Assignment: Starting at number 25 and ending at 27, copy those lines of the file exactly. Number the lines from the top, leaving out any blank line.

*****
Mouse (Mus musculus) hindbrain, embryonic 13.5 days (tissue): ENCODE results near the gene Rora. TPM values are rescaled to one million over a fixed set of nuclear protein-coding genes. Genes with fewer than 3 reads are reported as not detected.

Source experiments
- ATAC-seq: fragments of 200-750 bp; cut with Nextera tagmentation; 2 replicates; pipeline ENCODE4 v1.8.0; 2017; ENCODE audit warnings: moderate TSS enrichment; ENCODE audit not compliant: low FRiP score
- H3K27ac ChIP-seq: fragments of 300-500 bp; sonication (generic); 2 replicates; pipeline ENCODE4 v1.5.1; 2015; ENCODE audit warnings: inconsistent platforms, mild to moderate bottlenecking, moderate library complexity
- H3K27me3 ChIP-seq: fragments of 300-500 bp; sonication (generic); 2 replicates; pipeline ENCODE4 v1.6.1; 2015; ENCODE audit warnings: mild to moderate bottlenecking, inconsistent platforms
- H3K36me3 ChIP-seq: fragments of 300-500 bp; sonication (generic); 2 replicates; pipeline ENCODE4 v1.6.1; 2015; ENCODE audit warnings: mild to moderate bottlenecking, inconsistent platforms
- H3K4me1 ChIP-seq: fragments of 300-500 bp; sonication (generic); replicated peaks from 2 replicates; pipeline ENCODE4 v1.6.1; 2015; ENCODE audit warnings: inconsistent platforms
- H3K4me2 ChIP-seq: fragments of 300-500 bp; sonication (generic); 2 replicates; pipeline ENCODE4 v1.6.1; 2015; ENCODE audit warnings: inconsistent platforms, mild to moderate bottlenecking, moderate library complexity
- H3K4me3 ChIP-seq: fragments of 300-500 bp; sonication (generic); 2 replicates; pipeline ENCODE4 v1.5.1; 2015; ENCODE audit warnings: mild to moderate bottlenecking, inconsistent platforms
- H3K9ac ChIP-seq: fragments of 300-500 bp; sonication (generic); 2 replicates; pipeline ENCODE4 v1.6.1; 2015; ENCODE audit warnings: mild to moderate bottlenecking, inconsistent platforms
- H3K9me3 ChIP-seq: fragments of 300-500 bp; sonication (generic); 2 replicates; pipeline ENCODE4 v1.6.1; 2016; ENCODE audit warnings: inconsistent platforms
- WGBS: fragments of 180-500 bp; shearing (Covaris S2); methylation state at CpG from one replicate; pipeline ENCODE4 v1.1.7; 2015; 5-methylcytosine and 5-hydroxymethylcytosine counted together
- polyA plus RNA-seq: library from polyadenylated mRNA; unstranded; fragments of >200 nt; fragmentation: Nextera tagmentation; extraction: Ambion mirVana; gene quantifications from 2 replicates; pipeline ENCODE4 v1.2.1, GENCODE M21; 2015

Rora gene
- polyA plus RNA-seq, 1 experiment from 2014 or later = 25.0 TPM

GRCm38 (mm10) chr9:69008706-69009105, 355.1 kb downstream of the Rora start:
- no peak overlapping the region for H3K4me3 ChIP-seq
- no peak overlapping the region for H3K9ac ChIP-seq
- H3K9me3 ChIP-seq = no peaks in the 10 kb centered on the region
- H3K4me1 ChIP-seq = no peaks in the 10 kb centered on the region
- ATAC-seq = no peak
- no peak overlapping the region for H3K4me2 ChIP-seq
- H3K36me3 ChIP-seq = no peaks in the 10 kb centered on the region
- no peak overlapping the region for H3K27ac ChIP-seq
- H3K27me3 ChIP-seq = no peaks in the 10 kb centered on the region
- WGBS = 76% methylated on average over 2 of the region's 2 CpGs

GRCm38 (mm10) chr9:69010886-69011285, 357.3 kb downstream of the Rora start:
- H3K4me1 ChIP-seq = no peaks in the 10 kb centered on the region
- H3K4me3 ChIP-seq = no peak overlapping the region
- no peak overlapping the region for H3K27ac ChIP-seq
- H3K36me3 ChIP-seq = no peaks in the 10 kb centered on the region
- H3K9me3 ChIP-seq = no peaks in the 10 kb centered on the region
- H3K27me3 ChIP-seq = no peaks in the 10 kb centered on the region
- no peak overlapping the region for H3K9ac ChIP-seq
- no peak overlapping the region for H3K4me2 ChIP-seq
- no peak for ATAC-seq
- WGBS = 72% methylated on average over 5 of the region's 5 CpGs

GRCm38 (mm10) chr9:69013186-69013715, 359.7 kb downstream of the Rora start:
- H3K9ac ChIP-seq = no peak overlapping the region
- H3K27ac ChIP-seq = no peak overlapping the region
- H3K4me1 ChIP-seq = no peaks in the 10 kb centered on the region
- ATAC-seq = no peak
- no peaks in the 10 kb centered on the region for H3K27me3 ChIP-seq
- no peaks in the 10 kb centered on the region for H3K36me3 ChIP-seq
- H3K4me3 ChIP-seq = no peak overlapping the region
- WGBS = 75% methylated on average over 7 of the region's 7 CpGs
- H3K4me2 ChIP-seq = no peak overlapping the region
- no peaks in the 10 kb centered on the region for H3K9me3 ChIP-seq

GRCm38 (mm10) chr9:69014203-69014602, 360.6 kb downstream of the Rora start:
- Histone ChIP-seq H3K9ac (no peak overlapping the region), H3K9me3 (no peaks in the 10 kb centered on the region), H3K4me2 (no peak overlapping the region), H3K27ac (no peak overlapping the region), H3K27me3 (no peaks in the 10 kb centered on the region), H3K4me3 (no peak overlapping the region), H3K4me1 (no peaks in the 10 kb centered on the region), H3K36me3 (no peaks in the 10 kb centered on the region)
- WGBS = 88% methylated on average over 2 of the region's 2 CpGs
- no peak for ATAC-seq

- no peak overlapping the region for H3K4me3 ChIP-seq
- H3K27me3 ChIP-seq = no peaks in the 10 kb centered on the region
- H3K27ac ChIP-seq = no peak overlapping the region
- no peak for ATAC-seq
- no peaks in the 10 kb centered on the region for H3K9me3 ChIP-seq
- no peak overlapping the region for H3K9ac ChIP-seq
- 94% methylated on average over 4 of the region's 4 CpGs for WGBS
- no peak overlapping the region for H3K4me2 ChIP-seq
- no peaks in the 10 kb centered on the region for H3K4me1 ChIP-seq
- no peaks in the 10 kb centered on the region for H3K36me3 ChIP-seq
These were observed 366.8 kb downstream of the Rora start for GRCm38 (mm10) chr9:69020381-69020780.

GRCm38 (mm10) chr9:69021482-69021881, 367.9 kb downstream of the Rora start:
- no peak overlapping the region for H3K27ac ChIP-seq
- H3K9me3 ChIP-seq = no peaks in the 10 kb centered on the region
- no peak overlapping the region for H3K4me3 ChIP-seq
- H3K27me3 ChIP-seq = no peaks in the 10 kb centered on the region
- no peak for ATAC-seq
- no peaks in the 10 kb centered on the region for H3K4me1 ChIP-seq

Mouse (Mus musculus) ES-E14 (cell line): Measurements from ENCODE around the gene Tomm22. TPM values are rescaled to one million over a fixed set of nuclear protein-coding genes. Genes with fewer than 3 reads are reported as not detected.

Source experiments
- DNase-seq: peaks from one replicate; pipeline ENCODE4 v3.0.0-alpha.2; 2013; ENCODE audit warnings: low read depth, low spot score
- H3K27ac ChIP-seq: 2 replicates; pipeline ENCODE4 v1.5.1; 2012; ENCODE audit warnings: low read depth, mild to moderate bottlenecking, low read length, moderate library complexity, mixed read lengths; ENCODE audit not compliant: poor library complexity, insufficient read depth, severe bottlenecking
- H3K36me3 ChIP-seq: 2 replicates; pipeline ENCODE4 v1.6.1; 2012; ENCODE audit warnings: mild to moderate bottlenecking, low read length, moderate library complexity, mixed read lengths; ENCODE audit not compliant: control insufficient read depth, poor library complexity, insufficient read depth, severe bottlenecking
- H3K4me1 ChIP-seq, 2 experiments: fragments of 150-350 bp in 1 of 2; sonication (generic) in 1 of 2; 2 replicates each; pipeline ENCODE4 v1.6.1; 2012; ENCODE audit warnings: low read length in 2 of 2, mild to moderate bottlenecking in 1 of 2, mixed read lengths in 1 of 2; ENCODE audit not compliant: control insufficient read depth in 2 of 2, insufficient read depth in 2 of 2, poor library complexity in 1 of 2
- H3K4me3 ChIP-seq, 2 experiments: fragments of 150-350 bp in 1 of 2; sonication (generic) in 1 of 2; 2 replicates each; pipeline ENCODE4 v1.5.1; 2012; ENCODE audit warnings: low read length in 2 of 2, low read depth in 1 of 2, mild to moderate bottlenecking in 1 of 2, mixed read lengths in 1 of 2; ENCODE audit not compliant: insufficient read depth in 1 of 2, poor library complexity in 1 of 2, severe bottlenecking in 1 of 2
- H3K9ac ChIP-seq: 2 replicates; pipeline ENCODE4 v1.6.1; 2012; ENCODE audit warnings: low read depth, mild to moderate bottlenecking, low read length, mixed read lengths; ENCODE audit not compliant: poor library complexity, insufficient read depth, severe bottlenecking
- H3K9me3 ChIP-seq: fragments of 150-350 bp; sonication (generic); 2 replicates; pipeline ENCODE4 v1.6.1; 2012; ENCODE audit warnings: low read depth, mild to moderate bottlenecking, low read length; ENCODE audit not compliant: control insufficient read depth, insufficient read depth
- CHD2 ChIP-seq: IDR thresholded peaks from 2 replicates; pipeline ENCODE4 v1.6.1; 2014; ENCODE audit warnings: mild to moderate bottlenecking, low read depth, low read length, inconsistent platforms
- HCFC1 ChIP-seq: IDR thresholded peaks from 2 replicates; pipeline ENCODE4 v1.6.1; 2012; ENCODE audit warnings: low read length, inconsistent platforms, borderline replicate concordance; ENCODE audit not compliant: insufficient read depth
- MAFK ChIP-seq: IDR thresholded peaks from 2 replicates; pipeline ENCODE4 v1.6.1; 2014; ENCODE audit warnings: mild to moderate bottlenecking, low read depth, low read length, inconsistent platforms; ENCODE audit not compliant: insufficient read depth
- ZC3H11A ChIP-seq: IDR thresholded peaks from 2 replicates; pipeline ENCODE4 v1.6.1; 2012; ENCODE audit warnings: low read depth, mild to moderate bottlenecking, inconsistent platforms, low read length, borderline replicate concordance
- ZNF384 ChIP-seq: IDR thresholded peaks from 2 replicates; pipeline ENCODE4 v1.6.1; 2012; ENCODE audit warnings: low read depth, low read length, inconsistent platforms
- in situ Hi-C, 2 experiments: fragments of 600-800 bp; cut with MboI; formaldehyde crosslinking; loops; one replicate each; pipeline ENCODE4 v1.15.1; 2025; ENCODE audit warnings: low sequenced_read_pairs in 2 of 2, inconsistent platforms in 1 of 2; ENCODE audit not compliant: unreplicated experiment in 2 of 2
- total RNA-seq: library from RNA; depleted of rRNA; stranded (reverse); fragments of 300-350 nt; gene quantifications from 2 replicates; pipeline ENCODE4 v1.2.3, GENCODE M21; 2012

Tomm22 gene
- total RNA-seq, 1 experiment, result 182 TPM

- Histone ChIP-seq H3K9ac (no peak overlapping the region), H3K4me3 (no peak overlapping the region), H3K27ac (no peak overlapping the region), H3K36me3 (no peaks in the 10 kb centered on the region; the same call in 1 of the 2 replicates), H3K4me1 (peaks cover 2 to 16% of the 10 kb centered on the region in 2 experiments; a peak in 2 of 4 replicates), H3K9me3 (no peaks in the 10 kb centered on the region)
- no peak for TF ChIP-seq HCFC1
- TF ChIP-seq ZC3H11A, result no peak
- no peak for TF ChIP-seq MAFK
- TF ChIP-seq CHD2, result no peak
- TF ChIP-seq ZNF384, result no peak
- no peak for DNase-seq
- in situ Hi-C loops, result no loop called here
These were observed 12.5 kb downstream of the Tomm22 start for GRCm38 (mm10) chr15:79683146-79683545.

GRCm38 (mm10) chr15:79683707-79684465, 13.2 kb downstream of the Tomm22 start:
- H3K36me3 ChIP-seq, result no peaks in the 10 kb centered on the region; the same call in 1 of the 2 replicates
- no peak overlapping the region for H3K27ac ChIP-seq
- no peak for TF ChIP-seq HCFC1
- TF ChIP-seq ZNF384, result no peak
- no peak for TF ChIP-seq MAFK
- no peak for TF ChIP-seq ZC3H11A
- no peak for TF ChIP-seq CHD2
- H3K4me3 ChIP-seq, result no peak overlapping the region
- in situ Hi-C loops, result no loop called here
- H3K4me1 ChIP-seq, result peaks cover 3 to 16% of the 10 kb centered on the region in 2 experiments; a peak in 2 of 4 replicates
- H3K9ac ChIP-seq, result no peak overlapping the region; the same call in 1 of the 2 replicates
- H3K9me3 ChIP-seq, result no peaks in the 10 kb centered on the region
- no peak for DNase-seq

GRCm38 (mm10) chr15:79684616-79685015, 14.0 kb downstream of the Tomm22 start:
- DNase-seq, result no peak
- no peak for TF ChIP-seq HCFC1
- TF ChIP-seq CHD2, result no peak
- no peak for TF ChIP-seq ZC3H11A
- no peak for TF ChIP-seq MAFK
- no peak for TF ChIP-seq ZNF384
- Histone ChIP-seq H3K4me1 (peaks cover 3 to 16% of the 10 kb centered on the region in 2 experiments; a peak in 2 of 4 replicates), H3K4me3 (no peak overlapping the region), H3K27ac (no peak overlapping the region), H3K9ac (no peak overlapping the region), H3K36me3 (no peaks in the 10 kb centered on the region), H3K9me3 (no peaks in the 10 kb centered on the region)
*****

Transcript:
- H3K27me3 ChIP-seq = no peaks in the 10 kb centered on the region
- WGBS = 76% methylated on average over 2 of the region's 2 CpGs

GRCm38 (mm10) chr9:69010886-69011285, 357.3 kb downstream of the Rora start: